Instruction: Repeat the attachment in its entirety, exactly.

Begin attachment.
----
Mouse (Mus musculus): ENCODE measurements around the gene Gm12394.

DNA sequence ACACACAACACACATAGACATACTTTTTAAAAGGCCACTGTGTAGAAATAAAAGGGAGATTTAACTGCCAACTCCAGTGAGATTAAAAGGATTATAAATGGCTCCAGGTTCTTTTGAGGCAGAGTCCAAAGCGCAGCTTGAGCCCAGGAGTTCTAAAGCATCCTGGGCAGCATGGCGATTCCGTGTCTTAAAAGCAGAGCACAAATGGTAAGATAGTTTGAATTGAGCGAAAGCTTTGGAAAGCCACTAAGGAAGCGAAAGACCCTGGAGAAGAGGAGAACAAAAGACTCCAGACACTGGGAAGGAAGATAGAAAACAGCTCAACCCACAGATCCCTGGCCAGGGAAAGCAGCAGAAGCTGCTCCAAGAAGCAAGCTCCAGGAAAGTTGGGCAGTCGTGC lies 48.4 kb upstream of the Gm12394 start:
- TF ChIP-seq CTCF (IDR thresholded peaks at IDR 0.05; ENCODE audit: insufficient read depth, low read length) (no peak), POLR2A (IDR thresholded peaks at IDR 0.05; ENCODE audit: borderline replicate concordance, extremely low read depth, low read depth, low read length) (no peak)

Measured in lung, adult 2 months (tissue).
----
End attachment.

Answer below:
Mouse (Mus musculus): ENCODE measurements around the gene Gm12394.

DNA sequence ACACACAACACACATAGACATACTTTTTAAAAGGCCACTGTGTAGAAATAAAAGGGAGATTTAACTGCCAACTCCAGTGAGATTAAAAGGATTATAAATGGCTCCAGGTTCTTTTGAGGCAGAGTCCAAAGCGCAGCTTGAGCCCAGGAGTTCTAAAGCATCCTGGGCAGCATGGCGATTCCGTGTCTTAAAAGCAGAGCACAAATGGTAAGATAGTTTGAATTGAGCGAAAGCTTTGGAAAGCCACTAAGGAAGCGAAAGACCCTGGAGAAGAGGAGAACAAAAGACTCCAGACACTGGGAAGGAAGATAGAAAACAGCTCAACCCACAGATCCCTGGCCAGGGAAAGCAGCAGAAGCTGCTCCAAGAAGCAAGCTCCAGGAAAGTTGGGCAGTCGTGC lies 48.4 kb upstream of the Gm12394 start:
- TF ChIP-seq CTCF (IDR thresholded peaks at IDR 0.05; ENCODE audit: insufficient read depth, low read length) (no peak), POLR2A (IDR thresholded peaks at IDR 0.05; ENCODE audit: borderline replicate concordance, extremely low read depth, low read depth, low read length) (no peak)

Measured in lung, adult 2 months (tissue).